A Global Stage
For two SPH graduates, theater holds a key to health.
The Scene: A classroom in South Africa. Charles Samenow, MD, MPH ’03, is talking with former U-M SPH classmate Erika Willacy, MPH ’04, about a theater-based approach to physician training. Samenow is associate professor of psychiatry at the George Washington University School of Medicine and program director of The New Theater of Medicine, a collaboration with Jeffrey Steiger, former director of U-M’s CRLT Players. The New Theater of Medicine uses interactive theater to help train health care professionals. Willacy is a lead health education specialist at the U.S. Centers for Disease Control and Prevention.
Charles: On my first day as a graduate teaching assistant at Michigan, I attended an orientation session with a troupe of actors from the U-M Center for Research on Learning and Teaching (CRLT). I said to myself, “Wow, this is the way to train people!” I’d just come from medical school, where pretty much everyone used PowerPoint slides and lectures. Theater can be so much more effective.
Erika: That’s why it interests me so much. At CDC, we do trainings around the world for physicians who conduct health screenings for immigrants and refugees who want to come to the U.S. There’s a tremendous amount of variation among doctors—the skill sets they bring to the table, how they assess problems and write up reports. So I’ve been looking for ways to improve our trainings.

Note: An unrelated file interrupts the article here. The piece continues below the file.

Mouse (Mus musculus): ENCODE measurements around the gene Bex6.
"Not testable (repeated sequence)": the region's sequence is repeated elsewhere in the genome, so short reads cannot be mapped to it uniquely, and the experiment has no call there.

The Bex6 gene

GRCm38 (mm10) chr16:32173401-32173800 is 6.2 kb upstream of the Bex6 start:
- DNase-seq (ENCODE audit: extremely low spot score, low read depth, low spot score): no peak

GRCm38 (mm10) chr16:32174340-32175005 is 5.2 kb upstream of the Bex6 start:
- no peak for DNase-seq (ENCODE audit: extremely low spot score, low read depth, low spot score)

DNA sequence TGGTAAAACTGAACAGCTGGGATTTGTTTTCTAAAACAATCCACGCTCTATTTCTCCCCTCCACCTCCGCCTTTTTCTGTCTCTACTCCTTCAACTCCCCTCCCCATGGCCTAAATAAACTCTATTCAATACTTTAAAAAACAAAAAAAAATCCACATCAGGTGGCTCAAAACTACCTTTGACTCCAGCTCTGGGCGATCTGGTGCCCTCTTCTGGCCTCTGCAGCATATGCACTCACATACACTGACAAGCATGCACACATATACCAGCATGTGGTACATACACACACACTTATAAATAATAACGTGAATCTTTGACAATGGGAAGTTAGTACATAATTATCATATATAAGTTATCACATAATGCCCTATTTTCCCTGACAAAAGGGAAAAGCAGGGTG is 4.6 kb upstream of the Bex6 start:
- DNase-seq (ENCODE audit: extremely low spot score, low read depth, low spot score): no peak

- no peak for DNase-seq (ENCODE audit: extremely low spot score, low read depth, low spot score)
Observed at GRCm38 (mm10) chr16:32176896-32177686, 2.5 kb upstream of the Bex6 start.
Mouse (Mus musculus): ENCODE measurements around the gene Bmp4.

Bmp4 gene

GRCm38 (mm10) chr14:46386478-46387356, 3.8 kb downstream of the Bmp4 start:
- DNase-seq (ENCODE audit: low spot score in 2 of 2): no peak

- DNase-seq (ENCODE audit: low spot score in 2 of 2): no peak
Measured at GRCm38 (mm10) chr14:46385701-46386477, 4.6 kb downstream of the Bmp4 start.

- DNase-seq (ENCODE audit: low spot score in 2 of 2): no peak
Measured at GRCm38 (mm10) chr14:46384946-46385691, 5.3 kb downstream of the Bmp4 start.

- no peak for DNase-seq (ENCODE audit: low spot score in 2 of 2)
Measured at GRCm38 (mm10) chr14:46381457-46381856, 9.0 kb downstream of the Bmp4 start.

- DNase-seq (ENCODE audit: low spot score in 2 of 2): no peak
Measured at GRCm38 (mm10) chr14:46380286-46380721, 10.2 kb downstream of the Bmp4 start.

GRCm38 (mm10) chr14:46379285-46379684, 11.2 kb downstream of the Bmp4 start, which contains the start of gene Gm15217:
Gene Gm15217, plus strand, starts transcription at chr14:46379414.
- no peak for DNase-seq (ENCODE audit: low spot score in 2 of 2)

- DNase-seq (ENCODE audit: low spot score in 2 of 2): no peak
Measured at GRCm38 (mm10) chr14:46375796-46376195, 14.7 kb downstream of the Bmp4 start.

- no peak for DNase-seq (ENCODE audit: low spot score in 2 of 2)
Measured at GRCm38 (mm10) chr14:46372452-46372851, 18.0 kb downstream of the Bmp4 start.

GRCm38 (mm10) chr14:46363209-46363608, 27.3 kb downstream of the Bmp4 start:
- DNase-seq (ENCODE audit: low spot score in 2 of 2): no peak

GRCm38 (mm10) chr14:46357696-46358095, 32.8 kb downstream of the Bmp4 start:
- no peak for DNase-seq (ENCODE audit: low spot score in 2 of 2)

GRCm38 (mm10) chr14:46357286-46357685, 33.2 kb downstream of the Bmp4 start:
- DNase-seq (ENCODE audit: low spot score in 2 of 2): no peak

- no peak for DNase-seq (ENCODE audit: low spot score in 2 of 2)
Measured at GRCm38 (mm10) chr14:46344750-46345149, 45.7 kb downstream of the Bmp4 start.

Charles: Theater works best in areas that involve emotion—
Erika: —which happens in the screening process. Some applicants have genuinely horrific stories. Others say things they think the doctors want to hear, but which aren’t necessarily true. The physicians who do our interviews are making decisions that will impact these people’s futures, so they have to be adept at dealing with emotional triggers. Emotions can easily cloud or sway their clinical judgment—in both good and bad ways.
Charles: You’re right, these are high-stakes interviews.
Erika: We need to find out what illnesses they may have so they can be successfully treated as soon as possible, and we can prevent the spread of disease in their community, on the plane, and in the U.S. community where they resettle.
Charles: Theater can get people talking about these issues. It creates a safe space where people can observe their behavior as if looking at themselves in a mirror. In the trainings I do with health care professionals, the feedback we typically get is, “Wow, that captured my experience exactly!” When that happens, people can more objectively analyze and understand their behavior.
Samenow, Willacy, and Jeffrey Steiger have conducted theater-based workshops for the CDC in South Africa and Hong Kong. Physicians from throughout the world attended. Participants have told Samenow, “This was great. It was a far better way of addressing these issues. I actually learned something. This is something I can take back and use in my practice.”